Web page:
Jul 28, 2010
Gary Maler, director of the Real Estate Center, states that "Forty years ago, the Texas population was largely rural and Anglo. Forty years from now, Texas will be largely urban and Hispanic.
In the past, Texas population growth reflected “natural” increases in the birth rate. Fifty or sixty years ago, 94 percent of the Texas population growth consisted of native Texans. By the 1990s, only half of new Texans were native.
“The real estate implications are significant,” says research economist Dr. Harold Hunt. “Population primarily from net immigration means there are more adults and more would-be homebuyers.”
The RE Center notes that "between 2005 and 2008, more than 200,000 Californians moved to Texas. Whether they stay depends on how well the state’s economy holds up."
"Texas’ population also is younger than the nation as a whole. At 33.2 years, the median age gives Texas the second youngest population. Through 2040, Texans 65 and older will increase three times as fast as the overall state population. Flattened incomes and falling retirement savings will lessen the demand for second homes. Many boomers age 55 to 64 will continue to work, thus reducing the number of future relocations."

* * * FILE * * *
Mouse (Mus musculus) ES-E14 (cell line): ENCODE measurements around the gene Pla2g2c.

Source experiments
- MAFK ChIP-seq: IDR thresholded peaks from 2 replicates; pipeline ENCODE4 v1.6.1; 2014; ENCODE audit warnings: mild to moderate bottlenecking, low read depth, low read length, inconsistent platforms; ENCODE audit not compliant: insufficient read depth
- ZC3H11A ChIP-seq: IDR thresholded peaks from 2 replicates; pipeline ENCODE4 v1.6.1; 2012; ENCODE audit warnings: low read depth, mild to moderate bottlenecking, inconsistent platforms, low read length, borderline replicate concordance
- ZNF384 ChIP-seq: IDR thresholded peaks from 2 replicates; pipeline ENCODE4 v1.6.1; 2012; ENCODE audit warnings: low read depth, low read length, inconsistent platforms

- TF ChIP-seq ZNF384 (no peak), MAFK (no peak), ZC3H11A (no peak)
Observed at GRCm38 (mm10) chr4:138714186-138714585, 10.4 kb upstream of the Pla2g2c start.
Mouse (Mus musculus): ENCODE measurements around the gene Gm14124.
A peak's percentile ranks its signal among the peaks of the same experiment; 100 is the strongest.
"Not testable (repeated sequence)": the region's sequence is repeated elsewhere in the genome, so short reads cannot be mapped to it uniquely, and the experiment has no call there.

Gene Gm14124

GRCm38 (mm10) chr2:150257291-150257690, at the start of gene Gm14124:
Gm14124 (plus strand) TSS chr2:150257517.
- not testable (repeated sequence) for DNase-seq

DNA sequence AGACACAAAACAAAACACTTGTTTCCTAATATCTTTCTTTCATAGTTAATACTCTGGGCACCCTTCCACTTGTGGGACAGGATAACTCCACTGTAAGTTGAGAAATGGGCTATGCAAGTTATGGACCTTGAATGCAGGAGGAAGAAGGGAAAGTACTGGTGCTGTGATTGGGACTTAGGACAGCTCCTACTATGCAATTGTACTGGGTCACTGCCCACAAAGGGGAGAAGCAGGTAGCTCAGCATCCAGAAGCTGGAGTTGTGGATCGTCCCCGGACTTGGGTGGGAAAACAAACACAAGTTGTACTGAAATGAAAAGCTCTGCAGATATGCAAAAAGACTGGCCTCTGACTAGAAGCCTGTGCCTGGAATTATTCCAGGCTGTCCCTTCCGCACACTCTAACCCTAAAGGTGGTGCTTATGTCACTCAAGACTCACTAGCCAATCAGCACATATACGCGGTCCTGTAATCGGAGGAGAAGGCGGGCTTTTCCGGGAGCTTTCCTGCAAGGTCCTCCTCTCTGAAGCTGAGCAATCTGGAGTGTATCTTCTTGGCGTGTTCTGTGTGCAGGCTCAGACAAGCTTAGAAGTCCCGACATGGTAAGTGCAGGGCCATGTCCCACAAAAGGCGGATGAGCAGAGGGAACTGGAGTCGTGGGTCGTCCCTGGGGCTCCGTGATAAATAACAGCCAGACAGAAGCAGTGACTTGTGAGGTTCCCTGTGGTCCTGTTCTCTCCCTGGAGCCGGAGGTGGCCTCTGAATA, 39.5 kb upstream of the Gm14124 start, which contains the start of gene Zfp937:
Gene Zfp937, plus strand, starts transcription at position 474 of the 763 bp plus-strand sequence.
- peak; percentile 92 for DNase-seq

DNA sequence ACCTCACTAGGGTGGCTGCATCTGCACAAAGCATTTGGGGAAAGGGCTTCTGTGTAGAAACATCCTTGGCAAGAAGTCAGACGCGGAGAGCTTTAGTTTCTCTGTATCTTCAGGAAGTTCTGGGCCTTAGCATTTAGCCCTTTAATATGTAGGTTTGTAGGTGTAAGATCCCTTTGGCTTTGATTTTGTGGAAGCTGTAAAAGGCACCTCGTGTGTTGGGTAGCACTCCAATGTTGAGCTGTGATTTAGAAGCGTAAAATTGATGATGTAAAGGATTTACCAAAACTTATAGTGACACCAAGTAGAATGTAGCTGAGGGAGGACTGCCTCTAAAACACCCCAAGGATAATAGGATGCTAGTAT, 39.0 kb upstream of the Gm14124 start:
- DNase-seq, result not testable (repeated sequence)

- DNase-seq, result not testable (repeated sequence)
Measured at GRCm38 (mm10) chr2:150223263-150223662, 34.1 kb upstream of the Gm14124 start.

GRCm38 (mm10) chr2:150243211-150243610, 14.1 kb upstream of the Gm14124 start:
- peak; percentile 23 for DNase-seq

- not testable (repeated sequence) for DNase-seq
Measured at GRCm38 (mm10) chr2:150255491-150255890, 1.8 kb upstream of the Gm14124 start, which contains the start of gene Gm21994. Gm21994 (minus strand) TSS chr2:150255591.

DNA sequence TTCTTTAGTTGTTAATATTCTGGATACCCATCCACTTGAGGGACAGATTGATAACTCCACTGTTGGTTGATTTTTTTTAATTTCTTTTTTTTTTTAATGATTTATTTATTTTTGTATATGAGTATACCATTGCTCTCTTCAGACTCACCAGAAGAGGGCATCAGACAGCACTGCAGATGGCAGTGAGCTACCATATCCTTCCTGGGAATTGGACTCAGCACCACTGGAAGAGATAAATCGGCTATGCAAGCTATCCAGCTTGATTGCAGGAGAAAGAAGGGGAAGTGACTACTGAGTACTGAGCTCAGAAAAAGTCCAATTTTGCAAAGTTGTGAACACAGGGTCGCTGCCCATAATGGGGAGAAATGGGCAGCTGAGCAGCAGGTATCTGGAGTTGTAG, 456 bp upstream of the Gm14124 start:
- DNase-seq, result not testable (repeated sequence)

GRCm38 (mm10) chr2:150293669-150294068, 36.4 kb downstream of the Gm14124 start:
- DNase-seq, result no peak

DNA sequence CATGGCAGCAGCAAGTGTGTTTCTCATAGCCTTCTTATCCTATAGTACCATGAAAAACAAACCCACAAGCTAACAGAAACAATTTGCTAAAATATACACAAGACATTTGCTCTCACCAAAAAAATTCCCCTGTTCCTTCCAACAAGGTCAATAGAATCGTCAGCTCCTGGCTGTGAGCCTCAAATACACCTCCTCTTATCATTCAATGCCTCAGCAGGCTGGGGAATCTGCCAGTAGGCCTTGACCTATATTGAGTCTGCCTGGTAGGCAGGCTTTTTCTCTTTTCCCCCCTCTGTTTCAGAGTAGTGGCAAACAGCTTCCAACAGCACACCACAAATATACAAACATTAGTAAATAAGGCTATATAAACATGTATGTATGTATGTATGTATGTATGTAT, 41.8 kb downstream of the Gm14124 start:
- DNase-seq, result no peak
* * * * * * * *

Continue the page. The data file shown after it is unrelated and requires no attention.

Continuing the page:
Texas is becoming more urban, especially east of I-35. By 2030, the average population of the five largest Texas cities is expected to more than double. Dallas-Fort Worth is predicted to have the highest population density. We'll likely see more multifamily properties for sale and rent.
In the next 20 to 30 years, Hispanics will outnumber whites in Texas, according to the Texas State Data Center. Statistics show that they are less likely to own a home. “Home purchases by new Hispanic immigrants will continue to be limited because of income, education and language constraints,” says Maler. “However, as future generations become better educated, more skilled and more proficient in English, exceptional growth in the Texas Hispanic population could result in increased home purchases in the years ahead.”